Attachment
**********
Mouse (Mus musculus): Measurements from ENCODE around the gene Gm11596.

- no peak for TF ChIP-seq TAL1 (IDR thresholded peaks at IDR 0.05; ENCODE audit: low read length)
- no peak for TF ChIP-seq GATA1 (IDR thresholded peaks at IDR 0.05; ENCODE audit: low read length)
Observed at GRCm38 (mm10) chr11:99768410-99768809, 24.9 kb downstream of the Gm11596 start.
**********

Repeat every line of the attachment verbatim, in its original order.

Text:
Mouse (Mus musculus): Measurements from ENCODE around the gene Gm11596.

- no peak for TF ChIP-seq TAL1 (IDR thresholded peaks at IDR 0.05; ENCODE audit: low read length)
- no peak for TF ChIP-seq GATA1 (IDR thresholded peaks at IDR 0.05; ENCODE audit: low read length)
Observed at GRCm38 (mm10) chr11:99768410-99768809, 24.9 kb downstream of the Gm11596 start.